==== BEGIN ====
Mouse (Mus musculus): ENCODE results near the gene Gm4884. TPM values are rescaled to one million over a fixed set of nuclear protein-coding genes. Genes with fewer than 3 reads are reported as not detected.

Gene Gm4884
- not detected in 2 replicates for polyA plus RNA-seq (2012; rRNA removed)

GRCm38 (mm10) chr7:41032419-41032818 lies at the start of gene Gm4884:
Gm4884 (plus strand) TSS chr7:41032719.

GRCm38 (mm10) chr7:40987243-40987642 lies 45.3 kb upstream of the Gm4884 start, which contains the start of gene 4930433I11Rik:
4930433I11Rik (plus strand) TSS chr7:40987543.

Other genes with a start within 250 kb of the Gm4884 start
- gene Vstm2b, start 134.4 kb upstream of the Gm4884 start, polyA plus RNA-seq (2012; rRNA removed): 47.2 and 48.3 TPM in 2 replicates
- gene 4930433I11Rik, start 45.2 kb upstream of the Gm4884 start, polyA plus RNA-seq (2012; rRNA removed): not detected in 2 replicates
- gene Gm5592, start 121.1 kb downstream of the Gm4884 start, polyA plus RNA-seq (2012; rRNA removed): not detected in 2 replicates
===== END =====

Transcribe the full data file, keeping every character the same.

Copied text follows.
Mouse (Mus musculus): ENCODE results near the gene Gm4884. TPM values are rescaled to one million over a fixed set of nuclear protein-coding genes. Genes with fewer than 3 reads are reported as not detected.

Gene Gm4884
- not detected in 2 replicates for polyA plus RNA-seq (2012; rRNA removed)

GRCm38 (mm10) chr7:41032419-41032818 lies at the start of gene Gm4884:
Gm4884 (plus strand) TSS chr7:41032719.

GRCm38 (mm10) chr7:40987243-40987642 lies 45.3 kb upstream of the Gm4884 start, which contains the start of gene 4930433I11Rik:
4930433I11Rik (plus strand) TSS chr7:40987543.

Other genes with a start within 250 kb of the Gm4884 start
- gene Vstm2b, start 134.4 kb upstream of the Gm4884 start, polyA plus RNA-seq (2012; rRNA removed): 47.2 and 48.3 TPM in 2 replicates
- gene 4930433I11Rik, start 45.2 kb upstream of the Gm4884 start, polyA plus RNA-seq (2012; rRNA removed): not detected in 2 replicates
- gene Gm5592, start 121.1 kb downstream of the Gm4884 start, polyA plus RNA-seq (2012; rRNA removed): not detected in 2 replicates